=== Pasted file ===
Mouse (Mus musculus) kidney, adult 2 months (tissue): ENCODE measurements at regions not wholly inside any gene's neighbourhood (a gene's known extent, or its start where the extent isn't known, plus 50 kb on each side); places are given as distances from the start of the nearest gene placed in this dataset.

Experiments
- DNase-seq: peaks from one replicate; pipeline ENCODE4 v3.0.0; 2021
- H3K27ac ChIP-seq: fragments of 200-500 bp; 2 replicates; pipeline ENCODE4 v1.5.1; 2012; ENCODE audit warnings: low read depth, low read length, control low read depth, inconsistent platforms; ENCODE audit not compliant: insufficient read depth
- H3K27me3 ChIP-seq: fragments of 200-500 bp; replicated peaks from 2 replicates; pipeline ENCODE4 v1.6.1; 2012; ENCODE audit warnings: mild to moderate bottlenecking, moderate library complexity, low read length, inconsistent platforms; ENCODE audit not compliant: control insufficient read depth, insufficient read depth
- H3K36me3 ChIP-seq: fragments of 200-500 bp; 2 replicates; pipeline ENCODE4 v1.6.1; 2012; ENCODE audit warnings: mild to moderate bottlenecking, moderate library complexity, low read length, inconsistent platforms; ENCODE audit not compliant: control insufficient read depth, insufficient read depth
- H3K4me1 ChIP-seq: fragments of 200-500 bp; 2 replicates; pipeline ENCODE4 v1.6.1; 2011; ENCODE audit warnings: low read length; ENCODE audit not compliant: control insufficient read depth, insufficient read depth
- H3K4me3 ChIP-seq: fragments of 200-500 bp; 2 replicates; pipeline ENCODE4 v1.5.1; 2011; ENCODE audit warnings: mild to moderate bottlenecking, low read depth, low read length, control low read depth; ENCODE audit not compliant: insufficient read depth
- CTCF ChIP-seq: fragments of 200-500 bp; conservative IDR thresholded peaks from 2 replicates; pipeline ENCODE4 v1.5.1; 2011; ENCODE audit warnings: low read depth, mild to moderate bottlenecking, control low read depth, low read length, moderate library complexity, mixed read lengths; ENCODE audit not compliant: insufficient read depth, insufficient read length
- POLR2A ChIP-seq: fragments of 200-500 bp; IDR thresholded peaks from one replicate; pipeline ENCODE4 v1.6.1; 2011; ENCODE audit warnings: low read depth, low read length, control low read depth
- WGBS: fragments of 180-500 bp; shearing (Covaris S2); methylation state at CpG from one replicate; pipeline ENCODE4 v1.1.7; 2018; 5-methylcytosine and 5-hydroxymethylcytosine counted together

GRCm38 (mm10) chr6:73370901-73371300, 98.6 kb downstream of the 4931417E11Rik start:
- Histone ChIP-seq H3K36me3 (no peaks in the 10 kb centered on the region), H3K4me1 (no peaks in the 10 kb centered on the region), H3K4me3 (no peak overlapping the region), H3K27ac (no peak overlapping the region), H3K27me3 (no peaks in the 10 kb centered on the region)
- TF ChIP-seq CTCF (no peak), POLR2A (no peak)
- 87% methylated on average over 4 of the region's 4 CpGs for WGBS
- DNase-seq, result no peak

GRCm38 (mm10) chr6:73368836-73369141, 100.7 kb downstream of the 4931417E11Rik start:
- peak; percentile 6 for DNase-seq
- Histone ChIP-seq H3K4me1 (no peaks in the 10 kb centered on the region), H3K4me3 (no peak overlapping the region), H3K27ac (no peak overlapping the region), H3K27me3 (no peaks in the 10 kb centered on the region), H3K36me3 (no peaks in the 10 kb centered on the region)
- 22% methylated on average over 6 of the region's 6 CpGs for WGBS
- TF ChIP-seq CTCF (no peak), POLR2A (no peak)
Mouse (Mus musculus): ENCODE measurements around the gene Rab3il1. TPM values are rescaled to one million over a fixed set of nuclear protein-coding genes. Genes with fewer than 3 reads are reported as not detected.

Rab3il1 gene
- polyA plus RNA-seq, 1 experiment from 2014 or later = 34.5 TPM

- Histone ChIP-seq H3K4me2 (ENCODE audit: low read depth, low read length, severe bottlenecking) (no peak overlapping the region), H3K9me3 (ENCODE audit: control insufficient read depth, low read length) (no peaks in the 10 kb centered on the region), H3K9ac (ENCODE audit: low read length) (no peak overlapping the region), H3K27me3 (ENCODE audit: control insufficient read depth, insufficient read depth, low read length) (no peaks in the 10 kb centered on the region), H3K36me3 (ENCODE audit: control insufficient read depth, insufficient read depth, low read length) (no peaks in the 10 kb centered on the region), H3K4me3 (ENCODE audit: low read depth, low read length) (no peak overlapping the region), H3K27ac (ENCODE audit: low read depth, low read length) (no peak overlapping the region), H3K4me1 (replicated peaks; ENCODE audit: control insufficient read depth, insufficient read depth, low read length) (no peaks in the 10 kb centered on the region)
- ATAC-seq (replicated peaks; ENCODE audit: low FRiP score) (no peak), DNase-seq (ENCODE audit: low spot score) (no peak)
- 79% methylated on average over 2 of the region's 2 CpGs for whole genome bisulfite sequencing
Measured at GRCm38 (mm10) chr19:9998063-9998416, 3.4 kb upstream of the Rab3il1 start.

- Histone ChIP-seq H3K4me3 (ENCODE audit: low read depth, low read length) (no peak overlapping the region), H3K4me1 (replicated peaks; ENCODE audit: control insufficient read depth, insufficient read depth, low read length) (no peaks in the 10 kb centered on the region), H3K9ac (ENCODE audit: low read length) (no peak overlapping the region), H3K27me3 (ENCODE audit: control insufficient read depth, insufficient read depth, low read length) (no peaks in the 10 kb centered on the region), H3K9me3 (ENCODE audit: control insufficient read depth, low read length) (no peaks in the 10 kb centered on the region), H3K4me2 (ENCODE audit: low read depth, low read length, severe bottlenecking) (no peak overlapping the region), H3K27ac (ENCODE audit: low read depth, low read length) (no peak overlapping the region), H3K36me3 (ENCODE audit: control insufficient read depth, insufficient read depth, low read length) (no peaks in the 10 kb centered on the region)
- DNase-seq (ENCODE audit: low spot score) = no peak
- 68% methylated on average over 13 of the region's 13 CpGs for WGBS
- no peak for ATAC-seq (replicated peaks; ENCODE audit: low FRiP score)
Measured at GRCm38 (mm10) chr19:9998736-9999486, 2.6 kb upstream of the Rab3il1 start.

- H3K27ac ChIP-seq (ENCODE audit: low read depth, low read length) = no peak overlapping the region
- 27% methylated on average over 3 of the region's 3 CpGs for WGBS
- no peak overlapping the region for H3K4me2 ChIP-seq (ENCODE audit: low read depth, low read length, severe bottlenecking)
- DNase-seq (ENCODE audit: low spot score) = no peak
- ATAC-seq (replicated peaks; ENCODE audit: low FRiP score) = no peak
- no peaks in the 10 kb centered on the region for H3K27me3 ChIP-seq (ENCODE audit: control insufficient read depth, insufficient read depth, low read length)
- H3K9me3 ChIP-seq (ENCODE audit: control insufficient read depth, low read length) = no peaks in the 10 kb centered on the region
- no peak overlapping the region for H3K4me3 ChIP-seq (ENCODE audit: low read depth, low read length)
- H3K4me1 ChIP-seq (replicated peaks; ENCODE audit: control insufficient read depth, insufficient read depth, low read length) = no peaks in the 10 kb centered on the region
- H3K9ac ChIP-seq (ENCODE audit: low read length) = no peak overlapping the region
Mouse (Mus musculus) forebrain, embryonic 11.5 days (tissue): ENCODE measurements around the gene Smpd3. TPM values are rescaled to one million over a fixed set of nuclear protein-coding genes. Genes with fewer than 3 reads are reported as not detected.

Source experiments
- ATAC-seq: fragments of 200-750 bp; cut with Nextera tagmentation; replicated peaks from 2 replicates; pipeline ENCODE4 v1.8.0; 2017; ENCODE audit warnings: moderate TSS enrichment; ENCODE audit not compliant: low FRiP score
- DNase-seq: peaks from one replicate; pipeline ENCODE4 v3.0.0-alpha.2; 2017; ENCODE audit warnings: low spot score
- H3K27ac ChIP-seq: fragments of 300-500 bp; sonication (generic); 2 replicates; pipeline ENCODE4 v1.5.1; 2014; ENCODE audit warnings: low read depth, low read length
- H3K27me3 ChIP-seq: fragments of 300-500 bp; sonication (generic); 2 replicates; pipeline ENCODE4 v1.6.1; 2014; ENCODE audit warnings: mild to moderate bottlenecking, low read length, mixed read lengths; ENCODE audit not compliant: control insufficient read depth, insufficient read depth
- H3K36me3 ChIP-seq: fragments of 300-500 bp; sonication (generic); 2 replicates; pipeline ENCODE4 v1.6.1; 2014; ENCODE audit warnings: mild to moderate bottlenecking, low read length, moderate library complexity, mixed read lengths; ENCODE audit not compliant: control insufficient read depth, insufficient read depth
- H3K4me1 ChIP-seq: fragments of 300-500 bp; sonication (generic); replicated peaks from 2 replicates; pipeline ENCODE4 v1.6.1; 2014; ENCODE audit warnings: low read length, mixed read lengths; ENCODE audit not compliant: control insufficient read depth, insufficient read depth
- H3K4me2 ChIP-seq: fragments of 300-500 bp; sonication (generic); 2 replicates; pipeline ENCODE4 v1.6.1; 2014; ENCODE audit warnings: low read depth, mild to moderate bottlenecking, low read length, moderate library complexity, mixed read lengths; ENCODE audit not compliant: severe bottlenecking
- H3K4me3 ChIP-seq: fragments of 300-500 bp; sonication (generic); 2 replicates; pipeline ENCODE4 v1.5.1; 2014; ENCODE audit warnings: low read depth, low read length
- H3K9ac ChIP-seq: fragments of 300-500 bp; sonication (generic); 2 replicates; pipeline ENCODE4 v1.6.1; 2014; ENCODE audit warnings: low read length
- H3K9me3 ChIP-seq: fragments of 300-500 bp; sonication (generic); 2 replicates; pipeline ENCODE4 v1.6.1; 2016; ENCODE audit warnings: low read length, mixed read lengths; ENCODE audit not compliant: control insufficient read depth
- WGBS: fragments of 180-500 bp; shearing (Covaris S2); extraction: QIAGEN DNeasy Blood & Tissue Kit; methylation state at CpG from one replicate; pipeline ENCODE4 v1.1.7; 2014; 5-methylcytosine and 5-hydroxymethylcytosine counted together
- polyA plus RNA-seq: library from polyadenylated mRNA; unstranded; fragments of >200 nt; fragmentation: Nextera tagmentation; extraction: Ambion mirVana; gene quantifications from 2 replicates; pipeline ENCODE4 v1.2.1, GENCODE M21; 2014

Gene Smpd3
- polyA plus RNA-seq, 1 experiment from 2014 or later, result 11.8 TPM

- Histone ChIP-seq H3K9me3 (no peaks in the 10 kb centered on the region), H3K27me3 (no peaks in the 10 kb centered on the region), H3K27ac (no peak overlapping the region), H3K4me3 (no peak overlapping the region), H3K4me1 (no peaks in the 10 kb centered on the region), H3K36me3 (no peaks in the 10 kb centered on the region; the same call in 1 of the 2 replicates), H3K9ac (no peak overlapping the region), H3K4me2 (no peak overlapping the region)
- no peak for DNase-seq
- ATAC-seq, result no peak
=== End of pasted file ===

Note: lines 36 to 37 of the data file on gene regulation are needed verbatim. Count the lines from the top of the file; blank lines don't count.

- no peak overlapping the region for H3K4me2 ChIP-seq (ENCODE audit: low read depth, low read length, severe bottlenecking)
- DNase-seq (ENCODE audit: low spot score) = no peak